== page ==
(Soundbite of laughter)

SEABROOK: Gabrielle Walker, even the title of your book, "An Ocean of Air," it sort of evokes the fact that it's not nothing that's all around us here in the world. It's something.

Dr. WALKER: I think that's actually why I wanted to write this book in the first place. Because I was reading about a wonderful scientist who was a disciple of the great Galileo. And he's the person who first figured out how heavy air is. And I knew that air was all around me. You know, we often don't notice it and so on. But I haven't realized just how heavy it is. If you think about the Carnegie Hall and you (unintelligible) older people and everything, you just leave air in it. You kind of think just how heavy might that air be. And it's amazing, it's actually 70,000 pounds. And where do you get…


Dr. WALKER: And so what Tony Kelly(ph) did, when he weighs the air. He figured out how heavy it was, he wrote this one particularly romantic thing. He wasn't really that romantic a writer. He was a bit a scientist in the way that he wrote. But he wrote a letter to a friend. He said we live submersed at the bottom of an ocean of air.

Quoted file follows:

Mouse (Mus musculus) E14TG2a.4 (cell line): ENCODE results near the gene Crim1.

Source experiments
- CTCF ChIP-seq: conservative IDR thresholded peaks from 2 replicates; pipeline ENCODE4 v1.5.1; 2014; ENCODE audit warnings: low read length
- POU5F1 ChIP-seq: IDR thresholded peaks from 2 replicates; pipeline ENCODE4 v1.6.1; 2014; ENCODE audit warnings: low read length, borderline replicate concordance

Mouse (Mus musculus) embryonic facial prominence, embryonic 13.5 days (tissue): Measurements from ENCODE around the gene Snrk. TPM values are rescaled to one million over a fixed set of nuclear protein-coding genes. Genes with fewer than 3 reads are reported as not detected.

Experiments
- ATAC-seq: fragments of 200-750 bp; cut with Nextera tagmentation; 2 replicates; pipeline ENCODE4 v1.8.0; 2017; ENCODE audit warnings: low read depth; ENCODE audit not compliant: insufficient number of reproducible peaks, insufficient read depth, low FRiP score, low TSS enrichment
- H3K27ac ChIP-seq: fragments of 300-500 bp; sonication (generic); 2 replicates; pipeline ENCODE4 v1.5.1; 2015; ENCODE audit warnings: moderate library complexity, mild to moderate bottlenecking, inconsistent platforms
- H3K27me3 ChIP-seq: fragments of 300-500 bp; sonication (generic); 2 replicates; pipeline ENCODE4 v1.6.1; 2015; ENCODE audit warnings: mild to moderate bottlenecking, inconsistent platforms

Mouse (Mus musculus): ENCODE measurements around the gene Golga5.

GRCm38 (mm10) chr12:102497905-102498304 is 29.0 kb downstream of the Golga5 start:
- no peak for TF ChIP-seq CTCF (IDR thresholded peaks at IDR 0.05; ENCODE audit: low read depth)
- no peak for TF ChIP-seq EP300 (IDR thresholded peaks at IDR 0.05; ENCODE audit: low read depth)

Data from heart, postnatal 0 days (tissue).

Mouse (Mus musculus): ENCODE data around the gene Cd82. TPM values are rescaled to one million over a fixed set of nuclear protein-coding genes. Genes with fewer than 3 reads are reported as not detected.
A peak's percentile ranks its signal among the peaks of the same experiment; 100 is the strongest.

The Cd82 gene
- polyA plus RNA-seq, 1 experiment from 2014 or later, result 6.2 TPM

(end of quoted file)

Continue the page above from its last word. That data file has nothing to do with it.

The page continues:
You know, I'd spent my life thinking I was walking around on a surface of a planet. I didn't know it was at the bottom of an ocean. I felt like, you know, it's something (unintelligible) I was a lobster and I was looking at all those things that are on ahead of me and (unintelligible) and I didn't even know.

SEABROOK: Now, it's interesting because here, you know, we've just had a helicopter go over here. And, you know, once in a while, you do look up and you think the helicopter is actually moving through something. I mean, there's something that's holding it up in much the same way that a fish swims through the ocean.